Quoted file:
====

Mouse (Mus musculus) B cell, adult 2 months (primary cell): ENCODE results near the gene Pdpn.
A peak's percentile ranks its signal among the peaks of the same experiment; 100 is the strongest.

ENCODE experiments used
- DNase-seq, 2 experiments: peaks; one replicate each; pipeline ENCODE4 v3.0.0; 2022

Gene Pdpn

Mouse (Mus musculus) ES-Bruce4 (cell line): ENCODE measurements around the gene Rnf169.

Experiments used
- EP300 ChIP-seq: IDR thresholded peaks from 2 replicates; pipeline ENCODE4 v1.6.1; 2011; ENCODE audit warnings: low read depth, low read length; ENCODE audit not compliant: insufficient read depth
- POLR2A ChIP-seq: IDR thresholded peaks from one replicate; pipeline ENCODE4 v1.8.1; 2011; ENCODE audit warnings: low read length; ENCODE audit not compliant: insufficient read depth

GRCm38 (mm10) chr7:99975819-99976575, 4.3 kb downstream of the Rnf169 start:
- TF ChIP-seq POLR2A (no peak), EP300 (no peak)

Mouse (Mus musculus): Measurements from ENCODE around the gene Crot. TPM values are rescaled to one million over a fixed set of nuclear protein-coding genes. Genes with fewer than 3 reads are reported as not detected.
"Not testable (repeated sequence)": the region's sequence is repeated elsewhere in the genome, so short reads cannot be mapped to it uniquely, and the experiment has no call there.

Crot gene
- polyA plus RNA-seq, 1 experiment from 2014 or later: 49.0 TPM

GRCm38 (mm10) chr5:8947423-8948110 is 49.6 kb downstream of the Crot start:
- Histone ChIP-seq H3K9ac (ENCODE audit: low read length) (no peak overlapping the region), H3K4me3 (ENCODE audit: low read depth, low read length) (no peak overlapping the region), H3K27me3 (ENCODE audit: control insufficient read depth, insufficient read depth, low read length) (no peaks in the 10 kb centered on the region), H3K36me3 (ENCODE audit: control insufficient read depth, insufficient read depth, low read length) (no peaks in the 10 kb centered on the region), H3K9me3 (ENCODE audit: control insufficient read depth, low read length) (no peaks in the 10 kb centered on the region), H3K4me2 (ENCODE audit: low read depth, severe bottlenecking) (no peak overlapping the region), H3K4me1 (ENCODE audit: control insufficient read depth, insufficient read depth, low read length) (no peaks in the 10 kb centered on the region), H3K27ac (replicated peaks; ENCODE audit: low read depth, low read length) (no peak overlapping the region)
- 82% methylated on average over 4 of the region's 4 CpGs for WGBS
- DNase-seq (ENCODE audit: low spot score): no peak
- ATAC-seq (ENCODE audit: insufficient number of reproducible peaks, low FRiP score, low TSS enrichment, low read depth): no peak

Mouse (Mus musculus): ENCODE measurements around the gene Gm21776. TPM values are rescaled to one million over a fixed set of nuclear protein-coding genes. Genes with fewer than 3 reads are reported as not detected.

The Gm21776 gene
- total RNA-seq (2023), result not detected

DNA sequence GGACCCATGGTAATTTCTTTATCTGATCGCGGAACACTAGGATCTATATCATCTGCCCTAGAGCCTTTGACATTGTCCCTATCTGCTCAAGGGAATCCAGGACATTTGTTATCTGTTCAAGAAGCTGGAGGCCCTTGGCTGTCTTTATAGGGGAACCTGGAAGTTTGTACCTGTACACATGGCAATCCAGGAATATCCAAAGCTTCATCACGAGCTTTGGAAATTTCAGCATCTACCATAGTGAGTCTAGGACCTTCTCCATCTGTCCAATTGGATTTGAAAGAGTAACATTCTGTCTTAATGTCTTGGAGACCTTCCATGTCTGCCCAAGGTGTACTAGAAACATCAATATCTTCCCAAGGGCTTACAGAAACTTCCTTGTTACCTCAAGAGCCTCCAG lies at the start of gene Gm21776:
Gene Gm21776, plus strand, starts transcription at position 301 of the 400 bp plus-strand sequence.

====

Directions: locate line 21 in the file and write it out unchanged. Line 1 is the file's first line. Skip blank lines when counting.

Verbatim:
Mouse (Mus musculus): ENCODE measurements around the gene Gm21776. TPM values are rescaled to one million over a fixed set of nuclear protein-coding genes. Genes with fewer than 3 reads are reported as not detected.